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[Photo of Painting]Roberto M.A. Robles showcased shades and shapes of his hometown Batangas in his recent solo exhibit at Galleria Duemila.

Breaking rules isn’t much of a problem in the art world. Artists can pretty much choose what they want to express and they have complete control over their medium of choice.

Sometimes, breaking away from classic techniques produces refreshing pieces of artwork.
Filipino painter and sculptor Roberto M.A. Robles did just that during his recent exhibit called Felipinas The Chan’s Rooster’s Threshold. Felipinas showcased more than a dozen paintings and mixed media pieces inspired by the artist’s ancestral land Tuy, Batangas.

Surprisingly, there were no sweeping landscapes, nipa huts and cockfights common in Filipino paintings. Robles is not interested in formalities so his lines were spontaneous and less academic. What were shown instead were streaks of gold and green that dominated his acrylics on canvas. These colors represented the radiance of morning light and were meant to provide a calming effect on people long oppressed by Manila’s seemingly omnipresent noise and heat.

Southern roots

Apart from the art pieces, the exhibit title itself also has Batangueňo roots, so to speak.

The artist adopts the 16th century Spanish word “Felipinas” to describe the landscape surrounding his studio roughly two hours south of Manila. It was also a subtle tribute to the rich cultural heritage of the province.

The Chinese word “Chan,” meanwhile, takes its roots from Buddhism. It is more popularly known to the Japanese and to the rest of the world as Zen, which the artist has been practicing for over a decade now.

The “rooster” in the title simply refers to the common farm animal that seems to scratch the soil constantly.

Robles alludes this activity to the unearthing of history, as artifacts and pot fragments have been retrieved in Batangas.

Robles interpreted Batangas terra cotta in a mixed media art piece called “The Chan’s Rooster’s Threshold 2.” It’s a small, bamboo ladder structure that holds a mass-produced Chinese bowl painted with a rooster. According to Robles, it showed the fragile connection of land and its history.

Another standout was a small photograph titled “Felipinas.” Encased in a golden-hued frame no more than eight-inches in length and nine-inches in height, the picture showed a landscape blurred almost beyond recognition. This, according to the artist, symbolized a place full of memories special to him. Its lack of clarity, he explained, worked in the same way the thin washes on his other paintings evoked the spirit of Batangas, which he fondly called his provincial garden.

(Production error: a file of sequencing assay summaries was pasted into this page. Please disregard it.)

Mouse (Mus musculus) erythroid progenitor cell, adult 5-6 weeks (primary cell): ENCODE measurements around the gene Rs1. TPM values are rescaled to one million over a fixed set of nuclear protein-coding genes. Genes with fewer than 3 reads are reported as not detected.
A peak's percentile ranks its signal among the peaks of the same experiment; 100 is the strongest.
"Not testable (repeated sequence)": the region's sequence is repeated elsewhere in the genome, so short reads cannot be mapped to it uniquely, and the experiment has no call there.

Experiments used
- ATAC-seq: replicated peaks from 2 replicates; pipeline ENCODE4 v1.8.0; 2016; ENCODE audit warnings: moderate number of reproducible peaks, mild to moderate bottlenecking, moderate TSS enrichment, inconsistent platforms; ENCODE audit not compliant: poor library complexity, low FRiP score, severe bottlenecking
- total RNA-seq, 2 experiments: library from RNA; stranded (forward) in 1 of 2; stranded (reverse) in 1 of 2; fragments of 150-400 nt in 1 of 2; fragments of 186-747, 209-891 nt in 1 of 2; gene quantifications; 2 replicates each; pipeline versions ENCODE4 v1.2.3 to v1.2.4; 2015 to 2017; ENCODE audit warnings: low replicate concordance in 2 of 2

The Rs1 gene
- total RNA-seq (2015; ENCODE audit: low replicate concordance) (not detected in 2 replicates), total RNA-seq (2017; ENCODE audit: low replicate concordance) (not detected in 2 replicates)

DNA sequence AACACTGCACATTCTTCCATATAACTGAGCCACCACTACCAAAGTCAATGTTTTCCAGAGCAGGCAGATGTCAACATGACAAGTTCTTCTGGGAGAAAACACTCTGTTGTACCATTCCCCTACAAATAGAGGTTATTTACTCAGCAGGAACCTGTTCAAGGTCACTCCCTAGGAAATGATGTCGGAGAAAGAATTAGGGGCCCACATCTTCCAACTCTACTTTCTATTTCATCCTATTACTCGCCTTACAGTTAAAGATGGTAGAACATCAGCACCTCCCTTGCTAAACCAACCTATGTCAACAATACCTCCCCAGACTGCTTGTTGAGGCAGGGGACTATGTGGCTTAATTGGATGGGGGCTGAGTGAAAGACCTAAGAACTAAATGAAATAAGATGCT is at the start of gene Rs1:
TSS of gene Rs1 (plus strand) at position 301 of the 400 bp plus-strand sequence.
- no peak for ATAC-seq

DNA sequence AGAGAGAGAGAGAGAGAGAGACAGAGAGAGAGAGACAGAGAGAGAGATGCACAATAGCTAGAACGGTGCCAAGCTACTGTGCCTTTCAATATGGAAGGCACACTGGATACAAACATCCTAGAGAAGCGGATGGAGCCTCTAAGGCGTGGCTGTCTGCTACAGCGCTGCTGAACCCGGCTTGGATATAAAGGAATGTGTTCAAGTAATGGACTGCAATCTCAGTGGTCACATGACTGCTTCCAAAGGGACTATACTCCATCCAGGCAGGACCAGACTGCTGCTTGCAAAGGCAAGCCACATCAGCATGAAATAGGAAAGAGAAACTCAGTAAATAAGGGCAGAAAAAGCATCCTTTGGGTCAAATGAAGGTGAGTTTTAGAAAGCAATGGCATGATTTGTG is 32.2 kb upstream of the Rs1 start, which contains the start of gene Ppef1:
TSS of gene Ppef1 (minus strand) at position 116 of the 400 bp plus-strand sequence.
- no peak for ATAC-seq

Artist’s Profile

Roberto Marcelo Afable Robles graduated from the University of the East (UE) School of Music and Fine Arts Manila in 1980 and became a faculty member of the UE College of Fine Arts shortly after. In 1990, he went to Japan and stayed there for five years, completing his Master’s of Fine Arts Major in Sculpture from the University of Tsukuba in 1995.

He came back to Manila and became the dean of the UE College of Fine Arts from 1995 to 1997. From 1998 to 2001, he taught at the University of the Philippines Department of Studio Arts (Sculpture).

His pieces are among those held in major national collections like the Ayala Museum, Metropolitan Museum, and the Lopez Memorial Museum.

His career reached another milestone in 2000 when he represented the country to the Symposium
on International Sculpture held in Busan, South Korea. In 2002, Robles took part in a prestigious residency program in Vermont, USA. His works had been put on exhibit in Australia, Singapore, South Korea, Chile, and Japan.

Robles has been practicing his craft for over 30 years now. Felipinas The Chan Rooster’s Threshold was his tenth solo exhibition with Gallera Duemila in Pasay City.


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